Is your bait dropping at the wrong speed? Here’s how to find out
Which would fall faster if you dropped it from the top of a building, a one-pound bag of feathers or a one-pound bag of rocks? The answer, of course, is they would plummet to the ground at the same rate because they weigh the same. Now ask yourself, which would fall to the bottom of the lake faster after you cast it out, a 3/8-ounce soft-plastic stickbait or a 3/8-ounce tungsten bullet weight? Anyone who’s fished both lures knows the stickbait would still be in the middle of the water column by the time the weight hits the bottom.
The reason for this is that the stickbait displaces more water, slowing down its rate of fall. And it’s this rate of fall that determines a lure’s effectiveness, whether you’re fishing vertical presentations or horizontal retrieves that incorporate a stop, pause and drop element. Indeed, how fast or slow your bait settles after you stop reeling is often what causes fish to bite. Even if you tie on the hot lure of the day, you’re behind the eight ball from the get-go if it falls too quickly or slowly.
Quickly vs. slowly
Most days, fish don’t bite our lures because they’re hungry and feeding; they bite because they’re curious and angry. It’s a reflex response. Drop a lure quickly past their noses and they’ll beat it up like schoolyard bullies. Give them the time to ponder the presentation, however, and they’re likely to spot every flaw and avoid it. That’s why adjusting your lure’s rate of fall is so important. Not that faster is always better, however.
A prime example: Bassmaster Elite Series pro Kelly Jordon once told me how he won $100,000 by switching the line on his reel to slow down his lure’s rate of fall. He had been fishing a bay with several other Elite anglers, and everyone was casting the same six-inch stickworms, using heavier-than-water fluorocarbon line to get them down quickly. Big-bass bites were few and far between, however, so Jordon switched to a rod rigged with monofilament line of the same strength. Because mono floats, it was like attaching a parachute to his stickworm—and that’s just what the bass wanted.
As a general rule, water temperature will help you determine whether you should put the brakes on your bait or put the pedal to the metal. In the summer, especially, when the water is warm and the fish are active, a fast-falling jig or soft-plastic bait is usually best. That’s why snap-jigging solid lead lures such as the Moonshine Shiver Minnow, Lunkerhunt Straight Up and Rapala Snap Rap have taken the walleye world by storm.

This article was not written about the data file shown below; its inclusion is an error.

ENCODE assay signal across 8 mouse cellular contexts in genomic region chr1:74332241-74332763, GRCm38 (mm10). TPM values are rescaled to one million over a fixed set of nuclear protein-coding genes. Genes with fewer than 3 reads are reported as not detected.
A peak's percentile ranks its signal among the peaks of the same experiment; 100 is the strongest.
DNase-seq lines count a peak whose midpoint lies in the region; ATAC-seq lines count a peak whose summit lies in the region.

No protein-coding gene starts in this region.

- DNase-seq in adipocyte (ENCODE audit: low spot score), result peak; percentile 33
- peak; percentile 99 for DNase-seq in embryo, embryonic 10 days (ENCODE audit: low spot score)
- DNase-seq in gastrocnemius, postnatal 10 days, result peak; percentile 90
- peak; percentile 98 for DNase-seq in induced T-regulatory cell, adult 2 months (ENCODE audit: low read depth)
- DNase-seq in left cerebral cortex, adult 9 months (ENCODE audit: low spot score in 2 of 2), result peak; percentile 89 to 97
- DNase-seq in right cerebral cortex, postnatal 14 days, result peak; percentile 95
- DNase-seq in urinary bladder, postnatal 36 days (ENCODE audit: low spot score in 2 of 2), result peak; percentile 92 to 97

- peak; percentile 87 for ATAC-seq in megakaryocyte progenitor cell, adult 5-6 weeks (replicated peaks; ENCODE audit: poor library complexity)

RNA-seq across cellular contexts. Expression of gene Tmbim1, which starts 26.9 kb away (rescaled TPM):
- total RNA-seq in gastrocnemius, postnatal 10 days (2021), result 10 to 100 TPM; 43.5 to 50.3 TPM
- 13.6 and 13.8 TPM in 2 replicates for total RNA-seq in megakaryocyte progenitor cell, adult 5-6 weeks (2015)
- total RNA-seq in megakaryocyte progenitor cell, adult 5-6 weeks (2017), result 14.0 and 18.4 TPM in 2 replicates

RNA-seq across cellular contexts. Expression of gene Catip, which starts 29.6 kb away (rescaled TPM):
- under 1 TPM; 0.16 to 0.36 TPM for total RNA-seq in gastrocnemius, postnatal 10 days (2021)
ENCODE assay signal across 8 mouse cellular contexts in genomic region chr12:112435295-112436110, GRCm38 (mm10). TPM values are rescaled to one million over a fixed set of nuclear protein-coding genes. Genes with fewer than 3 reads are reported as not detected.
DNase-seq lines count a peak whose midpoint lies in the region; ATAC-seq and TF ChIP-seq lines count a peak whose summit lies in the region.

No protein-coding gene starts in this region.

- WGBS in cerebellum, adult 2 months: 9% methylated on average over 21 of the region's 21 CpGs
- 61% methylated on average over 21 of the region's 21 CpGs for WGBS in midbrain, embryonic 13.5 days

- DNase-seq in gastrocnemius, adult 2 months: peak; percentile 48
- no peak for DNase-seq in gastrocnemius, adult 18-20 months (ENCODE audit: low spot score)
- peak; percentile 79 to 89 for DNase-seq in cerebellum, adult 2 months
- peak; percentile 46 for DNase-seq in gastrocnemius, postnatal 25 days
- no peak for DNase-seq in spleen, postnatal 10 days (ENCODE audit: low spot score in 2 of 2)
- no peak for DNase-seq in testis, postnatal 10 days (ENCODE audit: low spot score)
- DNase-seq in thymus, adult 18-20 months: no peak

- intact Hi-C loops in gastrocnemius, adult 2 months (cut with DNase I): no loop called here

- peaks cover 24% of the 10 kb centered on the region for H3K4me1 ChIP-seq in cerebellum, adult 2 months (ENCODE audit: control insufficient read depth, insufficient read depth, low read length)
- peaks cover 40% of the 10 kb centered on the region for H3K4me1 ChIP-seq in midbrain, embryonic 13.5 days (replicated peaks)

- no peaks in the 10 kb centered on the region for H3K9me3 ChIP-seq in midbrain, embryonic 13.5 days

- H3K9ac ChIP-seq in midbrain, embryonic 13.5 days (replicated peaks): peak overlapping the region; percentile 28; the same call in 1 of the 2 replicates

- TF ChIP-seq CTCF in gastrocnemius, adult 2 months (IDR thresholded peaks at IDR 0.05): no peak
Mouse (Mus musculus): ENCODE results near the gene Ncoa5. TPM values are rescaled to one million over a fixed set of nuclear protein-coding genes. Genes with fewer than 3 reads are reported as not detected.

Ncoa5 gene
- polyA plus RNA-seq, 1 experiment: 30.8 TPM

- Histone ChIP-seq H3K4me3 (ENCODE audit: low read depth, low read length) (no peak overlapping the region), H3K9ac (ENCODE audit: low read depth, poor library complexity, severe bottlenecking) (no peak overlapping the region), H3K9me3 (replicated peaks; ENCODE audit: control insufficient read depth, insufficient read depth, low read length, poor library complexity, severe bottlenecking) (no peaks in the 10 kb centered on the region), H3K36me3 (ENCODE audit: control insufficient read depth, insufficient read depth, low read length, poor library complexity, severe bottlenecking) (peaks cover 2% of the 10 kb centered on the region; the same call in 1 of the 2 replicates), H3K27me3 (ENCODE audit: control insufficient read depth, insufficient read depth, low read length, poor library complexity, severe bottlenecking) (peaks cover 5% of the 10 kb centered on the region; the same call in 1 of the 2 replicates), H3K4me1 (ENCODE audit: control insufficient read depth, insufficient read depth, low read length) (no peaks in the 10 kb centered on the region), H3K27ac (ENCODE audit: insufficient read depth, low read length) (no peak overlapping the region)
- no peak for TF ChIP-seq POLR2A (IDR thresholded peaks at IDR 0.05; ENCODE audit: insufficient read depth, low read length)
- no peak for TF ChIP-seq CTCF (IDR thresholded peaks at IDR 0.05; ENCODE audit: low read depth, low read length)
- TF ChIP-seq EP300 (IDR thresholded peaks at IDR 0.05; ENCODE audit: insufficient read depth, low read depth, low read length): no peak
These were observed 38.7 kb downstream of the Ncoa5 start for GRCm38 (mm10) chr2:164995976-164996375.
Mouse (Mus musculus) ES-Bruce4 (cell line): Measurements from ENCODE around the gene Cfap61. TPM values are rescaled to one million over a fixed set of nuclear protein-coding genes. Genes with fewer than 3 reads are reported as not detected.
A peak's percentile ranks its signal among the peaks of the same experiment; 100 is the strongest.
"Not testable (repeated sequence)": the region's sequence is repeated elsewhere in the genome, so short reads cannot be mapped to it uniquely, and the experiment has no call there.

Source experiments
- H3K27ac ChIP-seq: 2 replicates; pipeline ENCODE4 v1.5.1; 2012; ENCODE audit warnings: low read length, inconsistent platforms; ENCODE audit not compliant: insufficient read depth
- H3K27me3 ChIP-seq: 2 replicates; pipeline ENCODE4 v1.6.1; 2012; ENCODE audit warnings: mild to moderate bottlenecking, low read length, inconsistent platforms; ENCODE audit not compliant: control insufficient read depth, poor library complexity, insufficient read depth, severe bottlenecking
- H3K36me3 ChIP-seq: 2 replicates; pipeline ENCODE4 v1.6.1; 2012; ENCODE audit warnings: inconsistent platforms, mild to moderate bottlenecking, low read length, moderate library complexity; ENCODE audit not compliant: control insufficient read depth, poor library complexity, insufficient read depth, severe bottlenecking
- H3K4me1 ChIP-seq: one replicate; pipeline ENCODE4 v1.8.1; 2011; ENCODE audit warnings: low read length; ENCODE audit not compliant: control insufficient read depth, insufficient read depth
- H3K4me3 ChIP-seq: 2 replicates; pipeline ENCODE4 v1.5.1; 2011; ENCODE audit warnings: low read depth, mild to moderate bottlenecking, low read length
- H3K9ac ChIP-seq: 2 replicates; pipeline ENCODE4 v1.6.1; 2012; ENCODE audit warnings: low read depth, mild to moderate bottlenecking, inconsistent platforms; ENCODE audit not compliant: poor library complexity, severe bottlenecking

In the spring and fall shoulder seasons, however, when the water is cold and the fish are lethargic, a slowly falling presentation is more likely to seal the deal. Just keep in mind the fish don’t read the playbook and that means such rules are made to be broken. For the past several years, for example, I’ve had great success casting heavy spoons and 1/2-ounce lipless crankbaits for bass and walleye in frigid spring and fall temperatures. In the near-freezing water, you’d think much lighter and slower-falling lures would be the key, but that just hasn’t been the case.
For this presentation, we cast out the lures and let them settle to the bottom, then pop them up and hop them back to the boat in a hurried lift-fall pattern. That way, the lures never sit on the bottom for more than a millisecond, with the bass and walleye hitting them the instant they touch down. It’s a sure sign the fish are pinning them to the bottom after excitedly watching the lures plummet.
But get this: We’ve experimented with the same baits in lighter weights in order to slow the rate of fall and make it easier for the fish, but they’ve never wanted anything to do with them—and that proves yet again how important it is to pay attention to the rate of fall.
One of the best ways to slow the fall of a jig is to add extra weight in the form of a soft-plastic dressing. It sounds contradictory, but the added bulk increases water resistance, slowing down the bait. Early in the season, especially, when I find walleye in deep, cold water, I’ll add a soft-plastic grub to my jig before tipping it with a live minnow.